Why hospitals urgently need modern cost-accounting in a value-based world

Healthcare spending is expected to hit $6 trillion by 2027, up from $3.6 trillion in 2018, according to CMS' national health expenditure projections.

The spending projections mark an average annual increase of 5.5 percent, which exceeds the U.S. economy's projected 4.7 percent annual growth, meaning that by 2027, healthcare spending could account for nearly one-fifth of the country's gross domestic product, the California Health Care Foundation reported in May 2019.

Skyrocketing healthcare costs — accompanied by pressure from patients, payers and providers to lower those expenses — make cost accounting more important than ever for healthcare organizations, according to Organizational Intelligence COO and Founder Jeff Lambert.

During an April 20 webinar sponsored by Organizational Intelligence and hosted by Becker's Hospital Review, Mr. Lambert discussed the fundamentals of cost-accounting systems for recording and analyzing the costs of patient services. He also explained why healthcare organizations have more to gain than ever by integrating reliable, accurate cost-accounting systems into their financial management routines.

A pressing need for timely, credible cost-accounting data

About 70 percent of hospitals already have an automated cost-accounting system installed, Mr. Lambert said, citing research from HIMSS Analytics. However, that same research showed just 9 percent of those hospitals with automated cost-accounting systems have an advanced, next-generation solution in place. A majority either have legacy systems that are decades old or that simply lack modern functionality.

Many healthcare organizations are missing key data insights due to the belief that it's too difficult, expensive or resource-intensive to not only implement, but also to maintain cost-accounting systems, according to Mr. Lambert.

There are several reasons cost-accounting has garnered this unsavory reputation. For starters, outdated legacy cost-accounting systems aren't user-friendly, require significant staff involvement to implement and don't easily incorporate data changes.

Mr. Lambert said legacy systems also utilize "rudimentary" cost-accounting methodologies, such as the ratio of cost to charge method, which delivers less reliable results than the hybrid advanced costing model or activity-based costing.

Moreover, because they rely on methodologies that fail to fully account for resources and related costs, widely used legacy systems are especially ill-suited for ACOs. Without appropriate cost-accounting methods, hospitals involved in ACOs — which assume greater financial risk as part of their model — will find it "virtually impossible to make informed decisions that will improve financial results to meet ACO targets," Mr. Lambert said.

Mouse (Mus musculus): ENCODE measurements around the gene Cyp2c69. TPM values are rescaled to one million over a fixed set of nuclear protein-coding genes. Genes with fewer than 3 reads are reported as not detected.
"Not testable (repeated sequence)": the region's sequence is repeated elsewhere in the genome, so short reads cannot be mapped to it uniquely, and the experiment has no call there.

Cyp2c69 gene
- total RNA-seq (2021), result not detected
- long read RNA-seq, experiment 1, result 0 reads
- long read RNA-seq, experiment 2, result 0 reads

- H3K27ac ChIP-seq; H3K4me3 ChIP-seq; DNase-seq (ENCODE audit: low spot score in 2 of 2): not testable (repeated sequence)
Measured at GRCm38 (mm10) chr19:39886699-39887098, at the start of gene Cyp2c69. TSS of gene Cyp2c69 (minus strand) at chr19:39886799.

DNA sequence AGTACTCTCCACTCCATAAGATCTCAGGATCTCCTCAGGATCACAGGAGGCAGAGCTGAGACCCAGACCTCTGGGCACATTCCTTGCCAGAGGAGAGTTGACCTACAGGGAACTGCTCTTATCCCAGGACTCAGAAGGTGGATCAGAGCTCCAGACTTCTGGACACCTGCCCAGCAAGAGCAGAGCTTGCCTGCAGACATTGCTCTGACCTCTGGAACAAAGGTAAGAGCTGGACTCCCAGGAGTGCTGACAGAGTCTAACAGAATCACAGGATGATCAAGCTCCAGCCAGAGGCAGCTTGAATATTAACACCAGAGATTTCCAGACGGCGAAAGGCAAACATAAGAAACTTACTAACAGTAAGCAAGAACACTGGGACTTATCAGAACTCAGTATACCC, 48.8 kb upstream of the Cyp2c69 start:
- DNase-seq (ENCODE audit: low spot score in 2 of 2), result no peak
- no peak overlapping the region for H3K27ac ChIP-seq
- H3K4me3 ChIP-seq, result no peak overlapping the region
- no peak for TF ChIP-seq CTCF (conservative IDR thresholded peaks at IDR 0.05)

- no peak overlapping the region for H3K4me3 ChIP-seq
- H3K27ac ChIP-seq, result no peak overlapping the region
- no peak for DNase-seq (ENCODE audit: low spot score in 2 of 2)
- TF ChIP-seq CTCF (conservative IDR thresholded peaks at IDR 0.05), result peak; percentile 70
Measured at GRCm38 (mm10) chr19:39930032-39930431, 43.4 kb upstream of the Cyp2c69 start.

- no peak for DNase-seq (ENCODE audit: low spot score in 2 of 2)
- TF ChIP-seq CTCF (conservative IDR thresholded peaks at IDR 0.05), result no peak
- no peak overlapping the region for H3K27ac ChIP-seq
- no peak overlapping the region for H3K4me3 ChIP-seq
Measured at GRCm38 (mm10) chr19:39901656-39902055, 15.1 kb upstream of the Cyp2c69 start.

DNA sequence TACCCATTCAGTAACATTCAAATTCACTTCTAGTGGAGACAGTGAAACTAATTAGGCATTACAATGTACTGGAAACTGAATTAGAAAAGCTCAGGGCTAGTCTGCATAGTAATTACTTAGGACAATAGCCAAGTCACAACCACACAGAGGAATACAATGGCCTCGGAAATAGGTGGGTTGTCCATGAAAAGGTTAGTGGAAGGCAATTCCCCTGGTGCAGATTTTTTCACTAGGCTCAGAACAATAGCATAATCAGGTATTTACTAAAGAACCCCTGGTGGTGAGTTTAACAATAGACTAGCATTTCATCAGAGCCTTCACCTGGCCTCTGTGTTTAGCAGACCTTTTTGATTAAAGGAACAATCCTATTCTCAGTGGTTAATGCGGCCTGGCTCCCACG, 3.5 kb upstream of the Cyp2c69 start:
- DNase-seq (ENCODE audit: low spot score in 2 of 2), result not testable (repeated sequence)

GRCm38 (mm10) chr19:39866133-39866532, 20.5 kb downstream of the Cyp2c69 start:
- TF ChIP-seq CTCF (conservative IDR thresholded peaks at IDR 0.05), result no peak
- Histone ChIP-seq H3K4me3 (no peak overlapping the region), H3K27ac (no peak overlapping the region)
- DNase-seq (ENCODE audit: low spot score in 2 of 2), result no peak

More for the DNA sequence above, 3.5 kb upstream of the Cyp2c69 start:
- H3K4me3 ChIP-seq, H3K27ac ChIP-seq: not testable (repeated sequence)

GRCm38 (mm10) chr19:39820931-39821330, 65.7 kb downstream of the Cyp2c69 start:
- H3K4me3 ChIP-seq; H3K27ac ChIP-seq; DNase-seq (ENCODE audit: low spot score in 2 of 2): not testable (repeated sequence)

"At the end of the day, these methodologies didn't result in actionable data," he explained. "They simply weren't accurate and therefore not trusted by management."

A new era of valuable cost data

Mr. Lambert suspects healthcare leaders at many organizations are making decisions every day without access to vital cost-related information. This kind of data, however, will be key as hospitals leave behind the fee-for-service world and adopt value-based care models. Higher volumes will no longer directly translate to higher profitability, Mr. Lambert said. Through this "delicate" transition, hospitals that have higher productivity backed by effective cost-accounting will emerge as winners.

"As more healthcare revenue contracts are linked to value-based purchasing, hospitals have to increase focus on cost containment and learn how to correlate per-unit revenue with per-unit cost, as well as consider various quality outcomes," Mr. Lambert said.

Cost-accounting data can have immediate benefits in areas critical to value-based care success, such as service-line reporting, contract negotiations, and financial and clinical performance improvement initiatives, according to Mr. Lambert.

Cost-accounting can also help healthcare organizations pinpoint otherwise-overlooked savings opportunities, improve budgeting and planning capabilities, provide segmented clinical and financial analysis, and inform performance improvement initiatives, Mr. Lambert added. For these reasons, he said, cost data can — and should — be used throughout hospitals, with strong investment by executives and senior leaders.

"Healthcare organizations need to understand the relationship between cost of care and quality outcomes to maximize their ability to deliver high-quality care at a lower cost," he said. "[They] need and will benefit from the implementation of a decision-support cost-accounting system. The data derived from these systems will absolutely be necessary to provide services through the ongoing changes."

Click here to access a recording of the webinar.

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